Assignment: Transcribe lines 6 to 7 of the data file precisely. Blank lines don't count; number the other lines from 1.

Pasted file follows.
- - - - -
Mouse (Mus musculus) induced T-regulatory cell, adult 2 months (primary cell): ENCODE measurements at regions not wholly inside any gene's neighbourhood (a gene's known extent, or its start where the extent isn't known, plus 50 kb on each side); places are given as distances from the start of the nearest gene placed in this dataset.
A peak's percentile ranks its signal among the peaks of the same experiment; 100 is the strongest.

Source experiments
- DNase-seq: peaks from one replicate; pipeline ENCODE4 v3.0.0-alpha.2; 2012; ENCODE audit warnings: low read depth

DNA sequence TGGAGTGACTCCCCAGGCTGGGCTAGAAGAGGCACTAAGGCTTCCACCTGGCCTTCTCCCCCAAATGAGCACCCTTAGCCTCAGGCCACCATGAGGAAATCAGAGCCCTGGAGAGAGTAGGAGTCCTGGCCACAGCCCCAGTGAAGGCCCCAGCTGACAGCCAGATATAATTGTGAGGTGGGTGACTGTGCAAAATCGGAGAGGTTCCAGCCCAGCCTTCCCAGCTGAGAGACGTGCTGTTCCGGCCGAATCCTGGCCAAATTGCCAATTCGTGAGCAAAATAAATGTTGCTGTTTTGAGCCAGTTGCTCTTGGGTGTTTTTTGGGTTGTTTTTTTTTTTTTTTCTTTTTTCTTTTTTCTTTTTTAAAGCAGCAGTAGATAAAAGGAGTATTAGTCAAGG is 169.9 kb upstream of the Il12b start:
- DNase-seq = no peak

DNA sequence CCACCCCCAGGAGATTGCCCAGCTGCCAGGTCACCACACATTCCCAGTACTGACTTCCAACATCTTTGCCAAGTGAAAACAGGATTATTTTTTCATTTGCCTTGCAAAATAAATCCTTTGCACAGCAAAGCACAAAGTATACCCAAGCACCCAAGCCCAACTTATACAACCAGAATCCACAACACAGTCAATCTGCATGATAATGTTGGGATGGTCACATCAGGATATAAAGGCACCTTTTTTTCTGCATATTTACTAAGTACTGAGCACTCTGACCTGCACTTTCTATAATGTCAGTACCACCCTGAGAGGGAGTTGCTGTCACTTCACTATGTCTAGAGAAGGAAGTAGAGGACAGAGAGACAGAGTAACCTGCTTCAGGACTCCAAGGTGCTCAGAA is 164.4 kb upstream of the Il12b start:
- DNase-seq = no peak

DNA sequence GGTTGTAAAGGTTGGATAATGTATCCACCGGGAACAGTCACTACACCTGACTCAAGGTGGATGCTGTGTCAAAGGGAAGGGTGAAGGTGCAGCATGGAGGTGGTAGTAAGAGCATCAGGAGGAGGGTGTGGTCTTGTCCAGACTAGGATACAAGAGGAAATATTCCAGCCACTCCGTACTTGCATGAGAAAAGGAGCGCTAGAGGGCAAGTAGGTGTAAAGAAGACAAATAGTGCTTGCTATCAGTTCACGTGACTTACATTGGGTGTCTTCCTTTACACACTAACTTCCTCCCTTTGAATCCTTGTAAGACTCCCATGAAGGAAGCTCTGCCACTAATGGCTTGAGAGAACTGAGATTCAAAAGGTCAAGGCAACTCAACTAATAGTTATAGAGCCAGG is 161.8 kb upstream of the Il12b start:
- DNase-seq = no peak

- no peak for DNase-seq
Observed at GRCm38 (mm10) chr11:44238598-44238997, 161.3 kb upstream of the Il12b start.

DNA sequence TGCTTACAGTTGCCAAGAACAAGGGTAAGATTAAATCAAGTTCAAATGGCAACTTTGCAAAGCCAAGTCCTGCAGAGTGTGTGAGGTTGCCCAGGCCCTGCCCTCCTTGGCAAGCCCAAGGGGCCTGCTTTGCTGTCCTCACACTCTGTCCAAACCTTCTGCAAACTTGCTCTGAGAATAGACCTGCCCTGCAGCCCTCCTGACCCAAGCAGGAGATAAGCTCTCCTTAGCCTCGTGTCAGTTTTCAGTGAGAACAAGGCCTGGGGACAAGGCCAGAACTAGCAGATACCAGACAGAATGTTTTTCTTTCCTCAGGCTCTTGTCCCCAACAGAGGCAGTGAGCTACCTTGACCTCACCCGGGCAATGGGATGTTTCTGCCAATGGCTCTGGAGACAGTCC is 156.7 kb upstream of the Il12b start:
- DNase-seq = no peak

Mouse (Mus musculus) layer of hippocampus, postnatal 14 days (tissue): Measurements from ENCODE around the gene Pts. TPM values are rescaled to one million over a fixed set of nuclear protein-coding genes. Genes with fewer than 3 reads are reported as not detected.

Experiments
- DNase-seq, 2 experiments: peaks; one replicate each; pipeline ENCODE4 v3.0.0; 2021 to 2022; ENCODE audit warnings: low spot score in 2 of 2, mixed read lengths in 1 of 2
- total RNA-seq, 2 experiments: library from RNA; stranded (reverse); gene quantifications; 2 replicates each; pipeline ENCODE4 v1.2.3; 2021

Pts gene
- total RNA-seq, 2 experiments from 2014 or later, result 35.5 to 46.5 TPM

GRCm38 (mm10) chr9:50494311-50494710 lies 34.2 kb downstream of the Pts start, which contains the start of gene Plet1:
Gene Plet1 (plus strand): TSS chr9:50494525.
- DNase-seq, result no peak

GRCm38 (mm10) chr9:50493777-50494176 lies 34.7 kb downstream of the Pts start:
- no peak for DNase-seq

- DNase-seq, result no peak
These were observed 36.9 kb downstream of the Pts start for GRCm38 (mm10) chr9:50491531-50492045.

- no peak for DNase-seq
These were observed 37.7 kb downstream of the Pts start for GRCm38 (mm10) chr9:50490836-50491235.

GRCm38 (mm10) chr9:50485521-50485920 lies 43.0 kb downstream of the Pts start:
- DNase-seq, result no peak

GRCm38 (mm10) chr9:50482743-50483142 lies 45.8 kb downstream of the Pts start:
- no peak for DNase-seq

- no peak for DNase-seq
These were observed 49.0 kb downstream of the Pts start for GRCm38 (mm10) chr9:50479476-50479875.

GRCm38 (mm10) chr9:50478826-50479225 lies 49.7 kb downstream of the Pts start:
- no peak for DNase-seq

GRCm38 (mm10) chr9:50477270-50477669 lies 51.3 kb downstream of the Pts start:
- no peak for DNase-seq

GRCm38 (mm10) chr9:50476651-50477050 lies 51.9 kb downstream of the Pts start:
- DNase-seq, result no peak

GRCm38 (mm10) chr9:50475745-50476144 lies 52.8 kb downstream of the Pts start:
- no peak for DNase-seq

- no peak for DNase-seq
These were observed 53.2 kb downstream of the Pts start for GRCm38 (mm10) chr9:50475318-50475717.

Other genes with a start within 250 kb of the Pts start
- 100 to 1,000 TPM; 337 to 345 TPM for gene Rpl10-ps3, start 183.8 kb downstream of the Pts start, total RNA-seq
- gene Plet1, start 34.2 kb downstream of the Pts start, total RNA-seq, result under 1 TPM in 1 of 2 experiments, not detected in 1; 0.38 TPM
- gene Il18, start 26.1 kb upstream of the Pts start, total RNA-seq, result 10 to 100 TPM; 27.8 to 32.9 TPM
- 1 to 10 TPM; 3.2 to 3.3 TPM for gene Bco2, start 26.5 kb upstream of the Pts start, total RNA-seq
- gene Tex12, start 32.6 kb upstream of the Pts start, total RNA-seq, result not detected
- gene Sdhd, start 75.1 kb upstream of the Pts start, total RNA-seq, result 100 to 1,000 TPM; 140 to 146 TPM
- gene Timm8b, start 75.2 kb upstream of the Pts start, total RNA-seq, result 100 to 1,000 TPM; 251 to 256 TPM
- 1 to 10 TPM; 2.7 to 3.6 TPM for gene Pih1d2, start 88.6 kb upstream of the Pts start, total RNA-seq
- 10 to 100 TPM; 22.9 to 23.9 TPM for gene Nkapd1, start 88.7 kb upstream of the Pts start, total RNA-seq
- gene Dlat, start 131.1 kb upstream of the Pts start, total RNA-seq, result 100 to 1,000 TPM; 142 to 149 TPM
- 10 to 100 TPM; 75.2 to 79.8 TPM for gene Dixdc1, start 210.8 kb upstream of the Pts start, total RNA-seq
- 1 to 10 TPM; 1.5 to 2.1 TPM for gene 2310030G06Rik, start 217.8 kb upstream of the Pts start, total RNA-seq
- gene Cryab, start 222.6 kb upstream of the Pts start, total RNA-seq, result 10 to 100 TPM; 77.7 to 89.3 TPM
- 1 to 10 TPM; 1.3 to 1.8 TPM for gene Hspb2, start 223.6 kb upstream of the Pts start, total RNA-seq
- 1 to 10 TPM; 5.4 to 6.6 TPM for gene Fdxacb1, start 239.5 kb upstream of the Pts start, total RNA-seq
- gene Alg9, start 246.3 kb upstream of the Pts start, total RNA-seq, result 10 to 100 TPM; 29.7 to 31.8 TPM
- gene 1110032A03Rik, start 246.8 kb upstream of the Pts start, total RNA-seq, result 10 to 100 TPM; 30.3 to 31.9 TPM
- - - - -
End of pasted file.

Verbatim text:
- DNase-seq = no peak

DNA sequence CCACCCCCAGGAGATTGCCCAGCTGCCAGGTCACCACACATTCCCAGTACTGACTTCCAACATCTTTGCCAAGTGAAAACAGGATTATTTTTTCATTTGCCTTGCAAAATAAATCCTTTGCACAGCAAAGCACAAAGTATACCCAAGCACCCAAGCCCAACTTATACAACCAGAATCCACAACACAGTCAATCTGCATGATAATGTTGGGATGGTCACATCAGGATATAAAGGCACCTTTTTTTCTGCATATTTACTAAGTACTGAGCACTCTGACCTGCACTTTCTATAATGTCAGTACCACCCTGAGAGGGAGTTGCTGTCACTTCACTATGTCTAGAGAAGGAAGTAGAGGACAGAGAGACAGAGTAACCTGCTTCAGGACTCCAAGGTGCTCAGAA is 164.4 kb upstream of the Il12b start: